Nevertheless, a multivalent vaccine that can be administered as a single preparation may be needed to offer protection in humans, for this and other disease models. Thus, a recent study evaluated the efficacy of a multi-plasmid combination vaccine (consisting of 8 VACV antigens: A4L, A27L, A33R, A56R, B5R, F9L, H3L, and L1R) in eliciting a potent immune response in several different animal models using IM delivery using EP [49]. These antigens (details in Table 1) were chosen because of their ability to elicit strong humoral and cellular immunity, and have provided protection in animal models [38-47]. Antigens were synthesized, codon-optimized, an IgE leader sequence was added, and cloned into the pVAX1 plasmid backbone. Each plasmid was scaled up at high concentration (between 7.4 and 13.6 mg/mL) by VGXI (The Woodlands, Texas, USA). The issue of antigenic interference was also explored, as specific responses to each of the antigens included in the DNA vaccine preparation were measured.

Antigen Size (kDa) Functional propertiesa Infectious form associationb Reference
A4L 39 Viral core protein synthesized late post-infection and involved in viral core assembly. IMV [50]
A27L 14.0 Required for formation and viral assembly. IMV [51]
H3L 37.5 C-terminal transmembrane protein involved in morphogenesis. IMV [52,53 ]
F9L 24 Related to L1R. Essential for virus entry and cell fusion. IMV [54]
L1R 27.3 Myristoylated type I membrane protein involved in viral assembly. IMV [55]
A33R 20.5 Type II membrane protein involved in actin tail formation. EEV [56]
A56R 85 Related to hemagluttinin EEV [57]
B5R 35.1 Type I membrane protein involved in viral egress. EEV [58]

Table 1: Biological properties of the cloned VACV genes.

Antigenic interference has been previously described [40] and it is quite possible that a multivalent vaccine of 8 plasmids would lack efficacy or a few of the antigens would not be immunogenic and thus possibly be detrimental to the response to challenge. Rabbits were used to compare the efficacy of an 8 vs. a 4 plasmid combination following EP. The results from this study suggested that statistically the level of binding antibody response between the 4 and 8 plasmid combinations were identical other than on Day 42 for B5R (P < 0.05). Binding antibody titers to the antigens reached from 1:15,000 to 1:50,000 for antigens delivered via IM or ID injection, respectively, followed by electroporation. A similar level of response was observed in between the 4 and 8 plasmid combination, which indicates that the immune response was not diminished by increasing the number of antigens (data not shown). This conclusion is based on the detection of binding antibodies for A27L, B5R, and H3L although it is quite possible a different response would have been observed with other antigens.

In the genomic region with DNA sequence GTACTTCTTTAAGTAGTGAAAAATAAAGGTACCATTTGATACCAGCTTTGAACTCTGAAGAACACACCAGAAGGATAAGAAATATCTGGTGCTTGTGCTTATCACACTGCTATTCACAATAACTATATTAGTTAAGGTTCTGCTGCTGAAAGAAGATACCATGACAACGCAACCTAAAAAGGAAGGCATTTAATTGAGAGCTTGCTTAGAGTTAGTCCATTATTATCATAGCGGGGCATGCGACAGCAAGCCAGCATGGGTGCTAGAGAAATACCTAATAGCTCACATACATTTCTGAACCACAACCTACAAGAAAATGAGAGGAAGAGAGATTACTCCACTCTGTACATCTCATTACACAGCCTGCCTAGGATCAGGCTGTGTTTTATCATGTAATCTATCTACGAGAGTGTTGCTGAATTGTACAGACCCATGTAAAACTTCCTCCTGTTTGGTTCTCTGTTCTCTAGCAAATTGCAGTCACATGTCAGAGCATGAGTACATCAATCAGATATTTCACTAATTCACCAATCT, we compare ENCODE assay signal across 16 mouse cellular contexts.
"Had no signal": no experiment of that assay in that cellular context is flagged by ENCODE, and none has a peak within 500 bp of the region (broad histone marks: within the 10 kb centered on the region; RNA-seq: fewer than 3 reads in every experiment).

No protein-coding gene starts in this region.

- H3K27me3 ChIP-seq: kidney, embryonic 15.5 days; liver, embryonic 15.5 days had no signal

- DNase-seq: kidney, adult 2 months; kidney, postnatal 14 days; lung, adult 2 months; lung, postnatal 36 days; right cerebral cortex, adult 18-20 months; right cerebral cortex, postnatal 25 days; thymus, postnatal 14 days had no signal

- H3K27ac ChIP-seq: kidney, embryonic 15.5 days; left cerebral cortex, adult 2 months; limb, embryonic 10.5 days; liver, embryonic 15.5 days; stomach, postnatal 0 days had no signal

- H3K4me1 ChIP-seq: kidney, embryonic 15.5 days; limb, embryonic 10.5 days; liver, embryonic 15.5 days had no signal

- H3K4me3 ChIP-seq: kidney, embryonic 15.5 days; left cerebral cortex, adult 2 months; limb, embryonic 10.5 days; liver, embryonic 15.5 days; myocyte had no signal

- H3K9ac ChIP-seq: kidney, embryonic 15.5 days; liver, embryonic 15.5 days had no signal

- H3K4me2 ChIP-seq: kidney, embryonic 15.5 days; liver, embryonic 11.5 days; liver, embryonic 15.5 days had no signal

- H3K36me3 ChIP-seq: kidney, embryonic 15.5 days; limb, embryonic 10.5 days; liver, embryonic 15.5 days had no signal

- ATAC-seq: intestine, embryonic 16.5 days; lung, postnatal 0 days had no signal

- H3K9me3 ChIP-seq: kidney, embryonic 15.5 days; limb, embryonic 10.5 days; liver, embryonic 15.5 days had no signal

Monkeypox Challenge and Demonstration of Protection Using Eight Antigens

The multivalent smallpox vaccine was tested in non-human primates using three vaccinations, either via intramuscular or intradermal route [49]. Since the 8 distinct plasmid constructs were manufactured at higher concentrations, the vaccines were administered into three total IM and ID vaccinations at 4 weeks intervals (weeks 0, 4 and 8). Control animals were sham vaccinated. All animals were challenged at week 13 with monkeypox virus (2 x 107 PFU). Morbidity was measured through changes in body temperature, body weight and using a tabulated number of visible monkeypox lesions. IM and ID vaccinated animals were well protected against morbidity and appearance of lesions as compared to control animals. Furthermore, viral loads were several logs lower in vaccinated animals. Neutralizing antibody titers were higher in ID vaccinated animals and correlated with fewer visible lesions and faster recovery from peak viral load. Animals were protected from lethal challenge using a regimen using DNA vaccination delivered by electroporation. Thus, the possibility of co-delivering 8 plasmids could be a significant advantage, both in a challenge against a single disease, or in a combination vaccine in an effort to elicit broad cross-protection.


Importantly, the scientific field continues to make progress in developing a safer and more effective smallpox vaccine, by showing immune responses in multiple large animal species. Overall, the combination of highly concentrated DNA with EP has resulted in a feasible approach for the administration of multivalent vaccine using 8 different antigens that conferred protection against challenge. Besides safety, further development of a DNA-based smallpox vaccine will have to demonstrate efficacy in the form of a measureable correlate of protection and future clinical trials will need to address this important question. These findings will aid the development and translation of this technology to humans for a more safe and effective smallpox vaccine to protect against the threat of a bioterror attack using the smallpox virus.